There are few subjects the exercise, in vex, albeit quietly, the minds of the members of the Scots Football Historians' Group than the subject of The "Scotch" Professor. So first a definition. The "Scotch Professor" is in the past. It is axiomatic that he was Scottish. That is not the problem. It is the "professor" part that is. For some, and I am one, professor implies someone with a high level of knowledge of a particular subject, in this case the kicking of a round ball around an oblong field with the aim of placing a ball in a net at the far end in the direction you have been instructed to kick. The knowledge can be theoretical but, as with most things in life, knowledge combined with practice is far better. Pep Guardiola is a "professor of football". I am not. Nor could I even pretend to a "lecturer" or, at my age and with my creaking bones, barely a "demonstrator". Frankly all such aspirations have long gone to hell in a handcart, leaving perhaps only a reputation for some knowledge of football past not present.
So why the vexation? To my mind two interpretations of the theory of the Scotch professor have emerged and they are dependent on the amount of understanding of the game held by those involved or, put another way, on the distinction between know-how and knowledge. A pertinent example is perhaps the difference between a mechanic and an engineer. There is also an element of dependency on age or rather young blood against maturity or at least prime. And finally there is timing, which is where I intend to start.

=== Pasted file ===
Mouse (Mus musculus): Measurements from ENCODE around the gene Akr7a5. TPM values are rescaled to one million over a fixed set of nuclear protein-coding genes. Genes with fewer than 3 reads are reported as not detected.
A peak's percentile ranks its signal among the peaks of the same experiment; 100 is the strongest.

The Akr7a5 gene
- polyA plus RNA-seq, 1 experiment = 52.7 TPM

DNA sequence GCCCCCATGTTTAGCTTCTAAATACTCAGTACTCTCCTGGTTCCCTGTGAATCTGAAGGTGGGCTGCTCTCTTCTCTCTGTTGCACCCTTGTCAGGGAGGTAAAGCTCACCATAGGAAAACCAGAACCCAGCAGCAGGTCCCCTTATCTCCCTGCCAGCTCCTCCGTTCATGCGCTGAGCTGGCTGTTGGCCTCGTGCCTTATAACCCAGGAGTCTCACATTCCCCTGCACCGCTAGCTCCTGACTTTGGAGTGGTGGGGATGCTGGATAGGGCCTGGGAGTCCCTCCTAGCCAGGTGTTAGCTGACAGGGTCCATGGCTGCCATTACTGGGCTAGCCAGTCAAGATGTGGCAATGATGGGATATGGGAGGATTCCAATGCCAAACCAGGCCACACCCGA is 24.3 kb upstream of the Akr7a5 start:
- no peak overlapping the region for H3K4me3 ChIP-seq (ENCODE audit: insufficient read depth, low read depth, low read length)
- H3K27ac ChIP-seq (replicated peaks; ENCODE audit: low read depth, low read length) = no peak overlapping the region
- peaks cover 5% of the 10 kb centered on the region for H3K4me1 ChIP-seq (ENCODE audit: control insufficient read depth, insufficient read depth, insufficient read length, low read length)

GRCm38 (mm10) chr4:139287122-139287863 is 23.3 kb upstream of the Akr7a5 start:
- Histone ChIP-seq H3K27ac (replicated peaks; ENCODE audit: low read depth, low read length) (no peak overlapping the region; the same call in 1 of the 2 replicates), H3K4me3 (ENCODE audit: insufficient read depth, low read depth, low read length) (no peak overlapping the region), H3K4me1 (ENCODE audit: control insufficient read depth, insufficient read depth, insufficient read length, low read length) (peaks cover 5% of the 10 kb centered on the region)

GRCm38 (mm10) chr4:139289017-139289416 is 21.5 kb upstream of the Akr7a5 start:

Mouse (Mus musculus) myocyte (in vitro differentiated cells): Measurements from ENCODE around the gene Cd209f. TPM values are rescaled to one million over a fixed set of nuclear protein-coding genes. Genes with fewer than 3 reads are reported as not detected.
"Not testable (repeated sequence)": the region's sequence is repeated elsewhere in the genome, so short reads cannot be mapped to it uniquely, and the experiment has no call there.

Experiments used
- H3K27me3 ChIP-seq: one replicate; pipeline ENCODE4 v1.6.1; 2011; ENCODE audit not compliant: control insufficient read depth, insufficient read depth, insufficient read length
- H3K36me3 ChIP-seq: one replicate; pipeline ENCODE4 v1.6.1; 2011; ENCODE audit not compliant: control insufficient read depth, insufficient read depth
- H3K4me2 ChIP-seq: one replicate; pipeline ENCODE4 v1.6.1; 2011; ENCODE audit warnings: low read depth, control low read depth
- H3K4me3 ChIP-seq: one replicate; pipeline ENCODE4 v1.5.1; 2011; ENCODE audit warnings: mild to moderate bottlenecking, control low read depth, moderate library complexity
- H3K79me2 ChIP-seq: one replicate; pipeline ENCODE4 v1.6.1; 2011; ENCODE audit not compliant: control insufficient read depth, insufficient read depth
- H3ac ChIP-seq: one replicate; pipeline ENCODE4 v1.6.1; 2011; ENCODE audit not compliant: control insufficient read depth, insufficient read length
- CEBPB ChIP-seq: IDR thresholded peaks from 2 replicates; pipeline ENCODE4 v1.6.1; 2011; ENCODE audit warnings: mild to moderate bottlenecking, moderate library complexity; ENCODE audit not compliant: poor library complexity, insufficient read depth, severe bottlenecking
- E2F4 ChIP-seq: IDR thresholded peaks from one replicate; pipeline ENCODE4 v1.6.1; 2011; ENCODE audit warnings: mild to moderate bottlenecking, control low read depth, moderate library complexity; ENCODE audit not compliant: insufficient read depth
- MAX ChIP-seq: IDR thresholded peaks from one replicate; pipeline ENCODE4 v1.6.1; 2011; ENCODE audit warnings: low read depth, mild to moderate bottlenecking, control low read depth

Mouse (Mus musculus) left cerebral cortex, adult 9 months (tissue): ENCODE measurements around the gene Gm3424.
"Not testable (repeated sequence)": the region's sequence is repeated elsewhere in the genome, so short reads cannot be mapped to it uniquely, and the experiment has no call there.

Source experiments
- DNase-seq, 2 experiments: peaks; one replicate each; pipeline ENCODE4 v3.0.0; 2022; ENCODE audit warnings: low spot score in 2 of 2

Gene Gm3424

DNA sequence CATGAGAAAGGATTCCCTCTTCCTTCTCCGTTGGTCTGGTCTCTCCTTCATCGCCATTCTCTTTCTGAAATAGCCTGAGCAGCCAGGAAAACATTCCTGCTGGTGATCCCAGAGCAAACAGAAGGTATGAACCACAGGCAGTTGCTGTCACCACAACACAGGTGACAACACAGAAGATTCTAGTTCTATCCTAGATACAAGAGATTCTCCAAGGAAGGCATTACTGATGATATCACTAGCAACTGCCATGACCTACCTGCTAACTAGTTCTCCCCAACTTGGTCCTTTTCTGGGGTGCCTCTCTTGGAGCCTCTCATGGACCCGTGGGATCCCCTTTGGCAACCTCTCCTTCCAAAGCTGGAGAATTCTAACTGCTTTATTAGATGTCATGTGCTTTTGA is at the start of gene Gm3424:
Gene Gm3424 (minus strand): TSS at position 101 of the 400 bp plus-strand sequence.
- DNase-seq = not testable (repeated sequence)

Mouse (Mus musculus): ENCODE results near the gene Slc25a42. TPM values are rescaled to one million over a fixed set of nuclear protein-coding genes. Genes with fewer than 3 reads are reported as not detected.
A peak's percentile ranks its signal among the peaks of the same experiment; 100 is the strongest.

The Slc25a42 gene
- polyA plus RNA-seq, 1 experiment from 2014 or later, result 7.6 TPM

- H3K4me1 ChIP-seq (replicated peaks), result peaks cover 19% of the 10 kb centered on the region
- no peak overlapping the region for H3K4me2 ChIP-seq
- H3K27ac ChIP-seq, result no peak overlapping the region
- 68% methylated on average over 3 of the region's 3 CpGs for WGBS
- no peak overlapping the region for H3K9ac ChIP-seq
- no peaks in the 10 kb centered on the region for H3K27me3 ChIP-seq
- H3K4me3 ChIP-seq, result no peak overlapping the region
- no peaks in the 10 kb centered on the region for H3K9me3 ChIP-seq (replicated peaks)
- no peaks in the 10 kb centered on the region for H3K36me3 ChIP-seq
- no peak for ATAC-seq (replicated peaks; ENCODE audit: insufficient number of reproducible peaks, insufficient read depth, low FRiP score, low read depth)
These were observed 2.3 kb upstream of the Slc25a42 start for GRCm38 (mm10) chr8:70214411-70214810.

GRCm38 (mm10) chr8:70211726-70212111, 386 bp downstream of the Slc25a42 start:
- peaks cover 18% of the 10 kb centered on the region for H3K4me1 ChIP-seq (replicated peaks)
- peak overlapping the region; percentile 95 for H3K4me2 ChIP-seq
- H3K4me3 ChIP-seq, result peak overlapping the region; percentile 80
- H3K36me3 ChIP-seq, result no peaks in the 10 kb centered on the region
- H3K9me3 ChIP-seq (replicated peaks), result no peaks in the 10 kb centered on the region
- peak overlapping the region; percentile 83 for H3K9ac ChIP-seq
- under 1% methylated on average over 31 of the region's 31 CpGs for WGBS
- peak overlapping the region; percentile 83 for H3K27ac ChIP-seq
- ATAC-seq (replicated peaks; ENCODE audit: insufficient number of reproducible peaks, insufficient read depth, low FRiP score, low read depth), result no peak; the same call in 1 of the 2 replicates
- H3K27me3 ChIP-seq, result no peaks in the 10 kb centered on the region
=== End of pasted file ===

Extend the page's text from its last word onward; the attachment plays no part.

One side of the "professorial" discussion asserts that the flow of of such began at a point in the late 1870s.The assertion is not unreasonable. The first players to move club for possible or probable financial reasons did so in 1876, both from the game in Glasgow. In the former category was Peter Andrews, actually Andrew, and in the latter, James "Reddie" Lang. Both went, albeit slightly circuitously in the former case, to Sheffield, where there was a thriving, shall we say, "footballing scene". The latter itinerant is even quoted as saying "I crossed to England to play football and for no other purpose" and since, as a ship-yard" worker he had no obvious private income, it is unlikely he was on an unpaid internship.
However, two does not make an "academia" and, whilst much is made of the 1878 story of Partick's Fergus Suter and James Love moving to Darwen, Lancashire, nor does four, especially since, certainly in the latter's case it might have been "needs-must". There was for Love the prospect back home of impending bankruptcy. So, at this point let us move on a few years. That an increasing number of young Scotsmen went south to earn or at least supplement a living by playing football in England is incontrovertible. We can say that because in 1884 they were counted by Scottish Football Association with the aim basically of "excommunication". Thus, according to the SFA, here were fifty-seven in all BUT only four came from Scotland's top clubs, all from Vale of Leven. Moreover, only one, Sandy McLintock, had really been an established First Team player and he by then was, at thirty-one and having only just made the move, already well past his playing- but. I admit, not his coaching-prime.